Syn-Coll (Palmitoyl Tripeptide-5) 200mg

230.00 USD

Availability: In stock


FREE Shipping for orders over $200 (USA Only)

$15.00 Flat Rate Shipping Worldwide (Most Countries) 

*Includes one 30mL Bacteriostatic Water with orders over $300.00


Syn-Coll (Palmitoyl Tripeptide-5) 200mg

Syn-Coll is a synthetic peptide that increases collagen type I production. Syn-Coll has been shown in animal models to reduce the appearance of wrinkles and help to firm and moisturize the skin. It is thought to work through stimulation of transforming growth factor-β (TGF-β) [1].

Sequence (Three-Letter Code): Palmitoyl-Lys-Val-Lys
Molecular formula: C33H65N5O5
Molecular weight: 611.9 g/mol

Research Application:

Syn-Coll is currently under investigation for its ability to boost the synthesis of type I and type III collagen. Type I collagen is found in skin, bone, and muscle. Type III collagen is found in is found in the skin, lungs, and vascular system. Animal studies suggest that Syn-Coll may able to boost skin strength, promote wound healing, increase vascular supply to skin, and improve skin hydration by increasing the production of collagen.

What Is Syn-Coll?

Syn-Coll (Palmitoyl-Lys-Val-Lys), also called tripeptide-5 or palmitoyl tripeptide-5, is a synthetic peptide that mimics a sequence of the protein thrombospondin 1 (TSP-1). Animal studies indicate that Syn-Coll can aid in the prevention of collagen degradation by activating TGF-β through TSP-1 [2].

What Does Syn-Coll Do?

Syn-Coll mimics the effects of TSP-1, a naturally occurring molecule that increase TGF-β activity. TGF-β, in turn, causes a persistent increase in the amounts of type I and type III collagen that dermal (skin) fibroblasts produce. In animal studies, Syn-Coll increases collagen production by 2-3 fold over baseline levels. The effects appear to last for about 72 hours before starting to diminish [3].

TSP-1 is an extracellular matrix (ECM) protein, so it is found next to collagen and elastin in the skin. Specific parts of TSP-1 (the parts harvested for use in Syn-Coll) activate latent TGF-β. In animal models and laboratory experiments using human dermal fibroblasts grown in tissue culture, TSP-1 acts locally to improve wound healing. It is also thought to be active in the post-natal development of skin structures [4].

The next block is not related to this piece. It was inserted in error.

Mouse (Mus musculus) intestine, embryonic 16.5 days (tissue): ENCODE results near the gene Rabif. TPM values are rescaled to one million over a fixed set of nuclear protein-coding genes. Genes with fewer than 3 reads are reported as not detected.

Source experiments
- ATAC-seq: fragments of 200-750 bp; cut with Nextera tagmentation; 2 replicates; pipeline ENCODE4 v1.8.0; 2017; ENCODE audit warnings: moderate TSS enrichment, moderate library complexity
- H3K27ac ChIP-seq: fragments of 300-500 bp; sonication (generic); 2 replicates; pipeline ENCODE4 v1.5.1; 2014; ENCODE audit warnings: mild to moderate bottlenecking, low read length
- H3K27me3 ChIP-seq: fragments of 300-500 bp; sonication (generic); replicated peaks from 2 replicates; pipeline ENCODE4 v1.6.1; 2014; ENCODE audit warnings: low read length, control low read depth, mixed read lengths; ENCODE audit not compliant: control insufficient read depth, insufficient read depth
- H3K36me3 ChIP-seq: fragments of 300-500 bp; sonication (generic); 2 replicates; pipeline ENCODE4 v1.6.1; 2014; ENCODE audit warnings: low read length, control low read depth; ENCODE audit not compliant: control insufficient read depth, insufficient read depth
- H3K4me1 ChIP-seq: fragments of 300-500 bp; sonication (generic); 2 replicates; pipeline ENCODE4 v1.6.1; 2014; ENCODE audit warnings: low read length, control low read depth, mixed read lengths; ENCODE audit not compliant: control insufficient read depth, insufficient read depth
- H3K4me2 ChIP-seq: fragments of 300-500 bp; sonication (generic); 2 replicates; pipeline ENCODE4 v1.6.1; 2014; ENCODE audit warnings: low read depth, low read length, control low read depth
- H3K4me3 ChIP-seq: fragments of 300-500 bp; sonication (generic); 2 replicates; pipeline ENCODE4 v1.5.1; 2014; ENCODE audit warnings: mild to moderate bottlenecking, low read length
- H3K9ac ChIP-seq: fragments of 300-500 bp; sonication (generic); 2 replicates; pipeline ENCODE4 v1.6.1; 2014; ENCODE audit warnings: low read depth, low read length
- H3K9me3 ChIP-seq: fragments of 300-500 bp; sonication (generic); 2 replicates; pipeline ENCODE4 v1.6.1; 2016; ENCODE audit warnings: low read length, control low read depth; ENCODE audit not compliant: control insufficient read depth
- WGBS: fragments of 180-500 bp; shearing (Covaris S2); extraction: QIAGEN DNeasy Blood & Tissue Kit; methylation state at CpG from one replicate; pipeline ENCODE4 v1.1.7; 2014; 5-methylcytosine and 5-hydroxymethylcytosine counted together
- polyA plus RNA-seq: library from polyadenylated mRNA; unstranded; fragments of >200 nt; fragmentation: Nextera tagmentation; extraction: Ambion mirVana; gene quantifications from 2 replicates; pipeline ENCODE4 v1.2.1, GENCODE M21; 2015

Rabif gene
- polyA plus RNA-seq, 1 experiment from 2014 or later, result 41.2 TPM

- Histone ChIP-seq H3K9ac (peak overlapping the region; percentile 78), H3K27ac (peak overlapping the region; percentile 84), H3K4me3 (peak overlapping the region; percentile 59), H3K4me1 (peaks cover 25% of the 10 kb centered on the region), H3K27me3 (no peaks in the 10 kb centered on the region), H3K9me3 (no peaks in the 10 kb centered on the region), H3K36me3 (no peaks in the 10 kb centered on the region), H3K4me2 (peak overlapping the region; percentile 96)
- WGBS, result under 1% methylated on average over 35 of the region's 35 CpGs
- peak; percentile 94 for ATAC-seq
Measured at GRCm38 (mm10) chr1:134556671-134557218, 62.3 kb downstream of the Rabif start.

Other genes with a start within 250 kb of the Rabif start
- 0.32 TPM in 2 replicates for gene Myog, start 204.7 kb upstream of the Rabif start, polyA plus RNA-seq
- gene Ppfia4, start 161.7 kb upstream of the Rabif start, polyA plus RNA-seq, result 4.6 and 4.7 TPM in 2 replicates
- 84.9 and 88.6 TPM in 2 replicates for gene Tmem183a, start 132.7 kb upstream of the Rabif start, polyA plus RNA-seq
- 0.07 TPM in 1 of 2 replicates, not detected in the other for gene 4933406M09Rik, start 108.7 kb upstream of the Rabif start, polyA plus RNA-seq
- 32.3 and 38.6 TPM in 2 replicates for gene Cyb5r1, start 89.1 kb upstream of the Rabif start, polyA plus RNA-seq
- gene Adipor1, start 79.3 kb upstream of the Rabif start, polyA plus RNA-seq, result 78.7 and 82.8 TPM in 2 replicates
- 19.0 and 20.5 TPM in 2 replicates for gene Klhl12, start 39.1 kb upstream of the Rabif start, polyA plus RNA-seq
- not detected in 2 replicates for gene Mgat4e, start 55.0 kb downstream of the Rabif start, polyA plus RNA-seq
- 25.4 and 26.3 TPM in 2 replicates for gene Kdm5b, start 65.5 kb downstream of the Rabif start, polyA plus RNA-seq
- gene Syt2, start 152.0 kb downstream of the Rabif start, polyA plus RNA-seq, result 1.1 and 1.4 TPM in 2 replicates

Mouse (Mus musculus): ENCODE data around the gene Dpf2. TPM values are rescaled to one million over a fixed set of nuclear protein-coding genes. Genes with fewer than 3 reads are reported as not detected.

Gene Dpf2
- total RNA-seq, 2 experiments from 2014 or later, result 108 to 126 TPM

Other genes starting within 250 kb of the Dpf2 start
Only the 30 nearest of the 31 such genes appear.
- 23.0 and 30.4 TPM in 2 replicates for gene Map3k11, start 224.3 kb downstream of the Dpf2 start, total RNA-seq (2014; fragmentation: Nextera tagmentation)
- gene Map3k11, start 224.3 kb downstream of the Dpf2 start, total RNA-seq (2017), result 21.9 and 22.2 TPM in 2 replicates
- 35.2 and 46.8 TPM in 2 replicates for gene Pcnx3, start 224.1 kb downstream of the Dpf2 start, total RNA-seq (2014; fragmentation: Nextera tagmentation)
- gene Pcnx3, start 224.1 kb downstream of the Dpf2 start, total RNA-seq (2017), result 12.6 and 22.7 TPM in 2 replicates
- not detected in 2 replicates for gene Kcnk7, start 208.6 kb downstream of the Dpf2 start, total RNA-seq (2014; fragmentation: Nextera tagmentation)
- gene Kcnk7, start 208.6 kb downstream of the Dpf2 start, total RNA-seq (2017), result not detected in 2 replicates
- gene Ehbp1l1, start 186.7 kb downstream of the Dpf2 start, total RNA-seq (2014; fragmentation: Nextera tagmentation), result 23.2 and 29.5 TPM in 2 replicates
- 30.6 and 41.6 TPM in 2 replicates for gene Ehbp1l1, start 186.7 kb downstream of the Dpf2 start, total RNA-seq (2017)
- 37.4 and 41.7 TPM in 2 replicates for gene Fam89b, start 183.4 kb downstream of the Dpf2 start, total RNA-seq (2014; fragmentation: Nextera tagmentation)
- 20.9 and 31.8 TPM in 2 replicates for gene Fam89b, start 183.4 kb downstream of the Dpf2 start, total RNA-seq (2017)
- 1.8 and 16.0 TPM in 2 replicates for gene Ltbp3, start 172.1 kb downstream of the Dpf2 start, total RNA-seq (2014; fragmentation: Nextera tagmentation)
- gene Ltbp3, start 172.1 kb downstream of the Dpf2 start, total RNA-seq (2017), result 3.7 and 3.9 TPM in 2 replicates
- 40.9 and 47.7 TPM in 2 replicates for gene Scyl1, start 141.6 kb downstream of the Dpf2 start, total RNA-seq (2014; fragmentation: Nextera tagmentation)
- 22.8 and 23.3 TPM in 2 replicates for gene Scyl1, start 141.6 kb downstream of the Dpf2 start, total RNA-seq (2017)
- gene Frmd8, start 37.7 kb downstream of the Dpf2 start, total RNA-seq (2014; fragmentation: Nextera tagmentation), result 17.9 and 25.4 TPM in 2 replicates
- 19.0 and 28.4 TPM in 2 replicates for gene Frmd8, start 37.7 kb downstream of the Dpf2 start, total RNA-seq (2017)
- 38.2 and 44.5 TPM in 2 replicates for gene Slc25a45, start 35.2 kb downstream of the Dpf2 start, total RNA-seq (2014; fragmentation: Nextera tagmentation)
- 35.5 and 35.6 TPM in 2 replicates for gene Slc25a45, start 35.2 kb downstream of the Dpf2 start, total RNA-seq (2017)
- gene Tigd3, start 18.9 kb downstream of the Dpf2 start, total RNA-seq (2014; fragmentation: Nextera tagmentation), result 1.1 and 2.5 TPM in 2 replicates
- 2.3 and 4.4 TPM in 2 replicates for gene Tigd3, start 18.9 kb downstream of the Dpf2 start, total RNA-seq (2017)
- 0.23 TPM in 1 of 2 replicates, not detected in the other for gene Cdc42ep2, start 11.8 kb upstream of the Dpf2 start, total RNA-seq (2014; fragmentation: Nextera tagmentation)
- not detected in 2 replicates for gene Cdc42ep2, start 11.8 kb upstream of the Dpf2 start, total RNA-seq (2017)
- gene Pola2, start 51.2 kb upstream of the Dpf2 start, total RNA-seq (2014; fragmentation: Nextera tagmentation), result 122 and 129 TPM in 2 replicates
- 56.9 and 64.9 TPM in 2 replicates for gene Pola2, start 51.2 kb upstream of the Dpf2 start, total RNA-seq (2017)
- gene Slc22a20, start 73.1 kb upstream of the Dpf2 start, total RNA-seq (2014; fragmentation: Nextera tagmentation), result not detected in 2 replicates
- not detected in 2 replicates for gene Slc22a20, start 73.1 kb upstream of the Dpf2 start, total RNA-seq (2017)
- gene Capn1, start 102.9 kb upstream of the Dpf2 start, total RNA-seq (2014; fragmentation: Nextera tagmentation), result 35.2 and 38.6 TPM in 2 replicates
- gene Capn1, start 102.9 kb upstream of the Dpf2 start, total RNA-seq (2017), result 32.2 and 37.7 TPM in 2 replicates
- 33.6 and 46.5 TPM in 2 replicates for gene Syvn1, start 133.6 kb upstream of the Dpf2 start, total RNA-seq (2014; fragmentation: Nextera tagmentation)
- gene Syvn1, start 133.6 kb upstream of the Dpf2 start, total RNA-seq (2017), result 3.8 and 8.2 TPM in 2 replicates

Syn-Coll is also thought to deactivate matrix metalloproteinase 1 and 3 (MMP1 and MMP3), enzymes that are prominent in the destruction of collagen. These enzymes play a role in the natural recycling of collagen as it ages, but can be dramatically upregulated in inflammatory states. This can lead to premature skin damage and the appearance of lines, wrinkles, and more.

Syn-Coll Research on Reducing the Appearance of Wrinkles

The holy grail of cosmeceutical science that focuses on skin is to boost collage health. This can be done by increasing collagen production or reducing collagen breakdown. Very few things can increase collagen synthesis, but animal studies indicate that Syn-Coll may increase collagen synthesis by as much as 119%. In vitro studies further indicate that Syn-Coll can prevent collagen breakdown by interfering with MMP1 and MMP3 collagen degradation. Syn-Coll thus packs a one-two punch that not only boosts collagen synthesis, but decreases collage breakdown. The net result is that Syn-Coll is roughly 3.5 times more effective at reducing the appearance of wrinkles than placebo [5]. It is thought to be 60% more effective than palmitoyl pentapeptide [6].


1. Thorsen, M., Yde, B., Pedersen, U., Clauden, K. & Lawesson, S.-O. Studies on amino acids and peptides-V. Tetrahedron 39, 3429–3435 (1983).
2. Trookman, N. S., Rizer, R. L., Ford, R., Ho, E. & Gotz, V. Immediate and Long-term Clinical Benefits of a Topical Treatment for Facial Lines and Wrinkles. J. Clin. Aesthetic Dermatol. 2, 38–43 (2009).
3. Varga, J., Rosenbloom, J. & Jimenez, S. A. Transforming growth factor beta (TGF beta) causes a persistent increase in steady-state amounts of type I and type III collagen and fibronectin mRNAs in normal human dermal fibroblasts. Biochem. J. 247, 597–604 (1987).
4. Murphy-Ullrich, J. E. & Poczatek, M. Activation of latent TGF-beta by thrombospondin-1: mechanisms and physiology. Cytokine Growth Factor Rev. 11, 59–69 (2000).
5. Palmitoyl Tripeptide-5: How to Boost and Protect Skin’s Collagen. Available at: (Accessed: 29th July 2016)
6. Bucay, V. W. & Day, D. Adjunctive Skin Care of the Brow and Periorbital Region. Clin. Plast. Surg. 40, 225–236 (2013).